Children with higher emotional intelligence are better able to pay attention, are more engaged in school, have more positive relationships, and are more emphatic.
Social Skills and Emotional Intelligence
There’s a lot of talk about academic readiness skills for children who are entering kindergarten, yet being ready for kindergarten isn’t just about mastering academic skills. If not as or more important than academics are a child’s social skills and emotional intelligence.
Social Skills are a set of skills that enables children to develop friendships as well as be part of a group. To develop these friendships, children practice sharing, taking turns, following group norms, patience, cooperation, and problem solving.
Emotional intelligence is a set of skills associated with monitoring one’s own and others’ feelings and emotions, and the ability to use feelings and emotions to guide one’s thinking and actions (Salovey & Mayer 1990). Emotions impact our attention, memory, and learning; our ability to build relationships with others; and our physical and mental health (Salovey & Mayer 1990). Developing emotional intelligence enables us to manage feelings and emotions effectively and avoid being derailed, for example, by a flash of anger.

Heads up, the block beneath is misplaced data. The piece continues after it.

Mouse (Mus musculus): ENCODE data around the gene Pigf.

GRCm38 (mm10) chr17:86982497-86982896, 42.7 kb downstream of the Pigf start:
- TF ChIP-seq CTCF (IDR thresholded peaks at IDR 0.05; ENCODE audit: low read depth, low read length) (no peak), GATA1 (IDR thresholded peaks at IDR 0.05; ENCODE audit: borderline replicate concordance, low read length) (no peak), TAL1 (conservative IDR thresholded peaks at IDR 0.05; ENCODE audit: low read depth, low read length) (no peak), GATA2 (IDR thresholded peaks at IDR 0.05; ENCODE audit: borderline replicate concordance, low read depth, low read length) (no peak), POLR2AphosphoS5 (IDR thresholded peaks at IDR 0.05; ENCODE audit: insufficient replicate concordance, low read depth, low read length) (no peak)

At GGG we practice an effective approach for modeling and teaching emotional intelligence with the following goals:
· To recognize our feelings and emotions in oneself and others
· Understand the causes and consequences of our feelings and emotions
· How to label our feelings accurately
· Express our feelings and emotions in ways that are appropriate at the moment
· How to regulate our feelings and emotions